This is much easier done over water -- heavy-lift ships can move objects on the order of tens of thousands of tons routinely, and the largest examples of this type are able to handle objects in excess of 100,000 tons combined with immense bulk, up to and including an oil-platform-sized monster. Of course, you can also attach buoyancy devices to the beast until its seaworthy, then tow it with whatever quantity of towing vessels the thing's mass necessitates.
Over land, though -- such moves are far more difficult. Trains are the dominant industrial heavy-haulers of this day and age; no road-going vehicle can move the sheer amount of tonnage a modern locomotive consist-set can haul (well in excess of ten thousand tons, up to the thirty to fourty thousand ton range depending on how extreme your distributed power setup is). However, you're limited by the railroad loading gauge and by axle loading; this limit means that your monster has to fit within a 13-14' or so wide (up to perhaps 17' in the most generous of areas) by 23' high box, and to a practical maximum of a few hundred to a thousand tons with a well or Schnabel car and idlers; Schnabel car moves also limit the length to somewhat over 100' in order to avoid excessive in-train forces when negotiating curves.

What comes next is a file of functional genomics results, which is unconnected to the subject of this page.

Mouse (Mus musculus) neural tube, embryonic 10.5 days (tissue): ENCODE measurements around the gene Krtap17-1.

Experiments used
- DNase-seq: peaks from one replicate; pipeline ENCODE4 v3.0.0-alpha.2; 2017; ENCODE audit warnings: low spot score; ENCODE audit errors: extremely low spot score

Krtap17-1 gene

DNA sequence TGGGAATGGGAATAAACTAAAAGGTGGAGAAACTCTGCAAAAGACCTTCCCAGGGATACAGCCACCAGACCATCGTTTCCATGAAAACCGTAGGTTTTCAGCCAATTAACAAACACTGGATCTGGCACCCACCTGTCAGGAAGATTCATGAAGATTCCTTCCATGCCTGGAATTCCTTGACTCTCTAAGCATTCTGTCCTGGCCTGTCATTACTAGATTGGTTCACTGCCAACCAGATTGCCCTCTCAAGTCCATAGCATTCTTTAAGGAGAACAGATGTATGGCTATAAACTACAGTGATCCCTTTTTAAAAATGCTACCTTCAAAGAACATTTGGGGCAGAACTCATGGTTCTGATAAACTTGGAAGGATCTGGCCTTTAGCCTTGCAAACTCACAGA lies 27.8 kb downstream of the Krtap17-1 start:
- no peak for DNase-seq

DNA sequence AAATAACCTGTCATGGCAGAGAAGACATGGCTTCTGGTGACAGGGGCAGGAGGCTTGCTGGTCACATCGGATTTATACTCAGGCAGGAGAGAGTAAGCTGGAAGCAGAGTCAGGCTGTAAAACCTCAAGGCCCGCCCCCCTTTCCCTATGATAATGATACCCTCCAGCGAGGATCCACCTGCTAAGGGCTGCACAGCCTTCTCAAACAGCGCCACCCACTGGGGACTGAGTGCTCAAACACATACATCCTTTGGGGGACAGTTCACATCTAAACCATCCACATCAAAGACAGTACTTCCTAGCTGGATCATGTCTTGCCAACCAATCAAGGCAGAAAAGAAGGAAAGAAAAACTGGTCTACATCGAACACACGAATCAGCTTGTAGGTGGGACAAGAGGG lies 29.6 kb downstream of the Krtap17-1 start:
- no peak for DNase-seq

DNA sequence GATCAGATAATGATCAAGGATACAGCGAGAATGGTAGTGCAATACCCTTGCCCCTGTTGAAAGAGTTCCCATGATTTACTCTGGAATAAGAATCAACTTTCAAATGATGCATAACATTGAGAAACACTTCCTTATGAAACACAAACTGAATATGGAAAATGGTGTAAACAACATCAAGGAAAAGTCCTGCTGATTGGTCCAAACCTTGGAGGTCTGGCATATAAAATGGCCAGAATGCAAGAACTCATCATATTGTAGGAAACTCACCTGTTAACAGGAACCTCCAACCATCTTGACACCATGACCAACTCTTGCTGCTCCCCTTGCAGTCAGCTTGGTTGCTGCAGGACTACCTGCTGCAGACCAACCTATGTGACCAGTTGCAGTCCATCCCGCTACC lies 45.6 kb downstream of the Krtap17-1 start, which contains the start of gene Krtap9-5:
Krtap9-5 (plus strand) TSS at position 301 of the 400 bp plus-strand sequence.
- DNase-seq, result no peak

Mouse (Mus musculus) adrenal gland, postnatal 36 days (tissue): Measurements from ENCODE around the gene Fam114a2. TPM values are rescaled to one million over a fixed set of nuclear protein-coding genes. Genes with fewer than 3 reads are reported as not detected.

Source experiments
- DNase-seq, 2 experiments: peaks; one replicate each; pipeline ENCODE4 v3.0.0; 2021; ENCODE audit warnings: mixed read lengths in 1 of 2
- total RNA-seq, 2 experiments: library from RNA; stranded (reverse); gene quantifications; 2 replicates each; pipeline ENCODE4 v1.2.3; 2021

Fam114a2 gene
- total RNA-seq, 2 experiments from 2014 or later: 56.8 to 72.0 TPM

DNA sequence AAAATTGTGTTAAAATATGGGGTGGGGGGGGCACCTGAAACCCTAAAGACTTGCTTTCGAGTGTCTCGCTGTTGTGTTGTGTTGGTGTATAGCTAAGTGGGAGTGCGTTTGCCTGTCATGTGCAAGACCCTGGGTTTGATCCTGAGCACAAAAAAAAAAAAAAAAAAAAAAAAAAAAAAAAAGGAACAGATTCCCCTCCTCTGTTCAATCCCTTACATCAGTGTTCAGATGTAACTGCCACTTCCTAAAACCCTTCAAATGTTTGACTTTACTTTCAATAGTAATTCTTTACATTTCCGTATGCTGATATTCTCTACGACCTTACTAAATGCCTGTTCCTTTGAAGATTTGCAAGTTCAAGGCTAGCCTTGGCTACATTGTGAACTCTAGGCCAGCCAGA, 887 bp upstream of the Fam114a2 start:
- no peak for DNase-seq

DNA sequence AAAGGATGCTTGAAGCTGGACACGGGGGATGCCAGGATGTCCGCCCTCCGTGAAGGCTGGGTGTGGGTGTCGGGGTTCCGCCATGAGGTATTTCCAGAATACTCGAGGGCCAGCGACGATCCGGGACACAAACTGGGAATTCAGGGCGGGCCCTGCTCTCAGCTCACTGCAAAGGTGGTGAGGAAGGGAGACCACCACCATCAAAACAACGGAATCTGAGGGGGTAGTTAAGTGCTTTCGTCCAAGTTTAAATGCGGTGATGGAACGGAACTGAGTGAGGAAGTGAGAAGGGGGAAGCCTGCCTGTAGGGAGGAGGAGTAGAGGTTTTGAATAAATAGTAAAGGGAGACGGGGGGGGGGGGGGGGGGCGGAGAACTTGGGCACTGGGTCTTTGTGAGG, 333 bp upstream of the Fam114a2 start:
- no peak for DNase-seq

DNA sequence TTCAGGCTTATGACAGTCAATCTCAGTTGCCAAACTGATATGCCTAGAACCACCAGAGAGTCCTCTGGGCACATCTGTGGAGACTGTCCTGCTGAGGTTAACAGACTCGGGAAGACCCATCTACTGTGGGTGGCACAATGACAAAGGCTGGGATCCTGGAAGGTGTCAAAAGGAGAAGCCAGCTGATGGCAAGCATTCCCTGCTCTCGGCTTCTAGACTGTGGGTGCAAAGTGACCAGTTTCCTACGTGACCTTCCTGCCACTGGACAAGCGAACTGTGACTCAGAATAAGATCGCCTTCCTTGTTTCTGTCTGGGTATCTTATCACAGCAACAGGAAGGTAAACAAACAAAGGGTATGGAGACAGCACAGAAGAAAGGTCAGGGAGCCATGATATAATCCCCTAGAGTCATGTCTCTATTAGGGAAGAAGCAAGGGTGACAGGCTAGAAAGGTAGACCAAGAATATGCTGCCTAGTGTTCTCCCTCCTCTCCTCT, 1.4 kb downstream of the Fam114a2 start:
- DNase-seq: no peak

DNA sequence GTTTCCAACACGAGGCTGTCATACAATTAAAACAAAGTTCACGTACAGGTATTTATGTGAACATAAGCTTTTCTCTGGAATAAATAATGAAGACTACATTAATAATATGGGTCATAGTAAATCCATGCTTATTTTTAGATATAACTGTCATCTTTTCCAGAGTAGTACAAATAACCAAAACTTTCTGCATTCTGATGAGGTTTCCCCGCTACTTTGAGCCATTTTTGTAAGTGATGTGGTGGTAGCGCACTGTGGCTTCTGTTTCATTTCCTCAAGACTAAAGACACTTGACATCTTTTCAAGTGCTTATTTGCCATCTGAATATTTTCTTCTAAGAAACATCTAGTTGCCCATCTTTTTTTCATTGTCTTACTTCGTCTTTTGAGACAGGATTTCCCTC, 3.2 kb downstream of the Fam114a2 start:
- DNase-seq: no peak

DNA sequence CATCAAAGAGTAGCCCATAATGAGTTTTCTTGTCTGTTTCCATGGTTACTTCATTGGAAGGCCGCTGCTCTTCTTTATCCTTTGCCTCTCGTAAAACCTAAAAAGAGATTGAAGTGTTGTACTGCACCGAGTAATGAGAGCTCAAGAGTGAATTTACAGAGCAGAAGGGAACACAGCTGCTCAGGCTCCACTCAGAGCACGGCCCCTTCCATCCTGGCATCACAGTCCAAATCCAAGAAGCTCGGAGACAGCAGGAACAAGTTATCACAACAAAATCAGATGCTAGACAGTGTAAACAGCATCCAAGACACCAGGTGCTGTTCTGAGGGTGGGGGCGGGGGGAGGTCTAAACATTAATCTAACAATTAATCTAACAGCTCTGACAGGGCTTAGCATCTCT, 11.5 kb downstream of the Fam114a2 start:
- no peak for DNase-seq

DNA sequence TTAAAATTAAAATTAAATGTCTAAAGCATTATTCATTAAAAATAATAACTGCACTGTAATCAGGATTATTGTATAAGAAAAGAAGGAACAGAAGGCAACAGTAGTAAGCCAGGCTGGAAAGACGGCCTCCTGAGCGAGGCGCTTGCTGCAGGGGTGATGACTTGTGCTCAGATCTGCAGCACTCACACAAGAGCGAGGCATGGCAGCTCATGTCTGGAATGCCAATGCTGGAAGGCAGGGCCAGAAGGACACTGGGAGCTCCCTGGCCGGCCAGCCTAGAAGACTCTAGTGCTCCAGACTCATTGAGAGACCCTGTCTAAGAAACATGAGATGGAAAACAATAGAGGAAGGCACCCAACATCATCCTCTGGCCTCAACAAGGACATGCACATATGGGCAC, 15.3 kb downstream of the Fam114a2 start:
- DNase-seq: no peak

If non-road-going vehicles are allowed, a crawler-transporter type vehicle can be used. These can handle several thousand tons of load, but would be limited to a dedicated, prebuilt crawlerway, and also to sizes in the 125' square range. If that's not an option, but large roads are available, the closest thing to a crawler-transporter that's still somewhat roadable would be a self-propelled modular transporter system. On-road load-limits for these range well into the hundreds of tons, and vehicle lengths and widths are limited by the design of available roads, but generally are smaller than crawler-transporters, especially widthwise. SPMTs are also agonizingly slow-moving compared to just about any other mode of transport discussed here, and transport over road subjects you to stringent height limits (13-14' unless you get an overheight permit in addition to the overwidth/slow-moving-load permitting you'd need for roading a SPMT, and even with an overheight permit, I doubt you could achieve more than 15-18' of clearance save for short distances on the order of a typical house move.)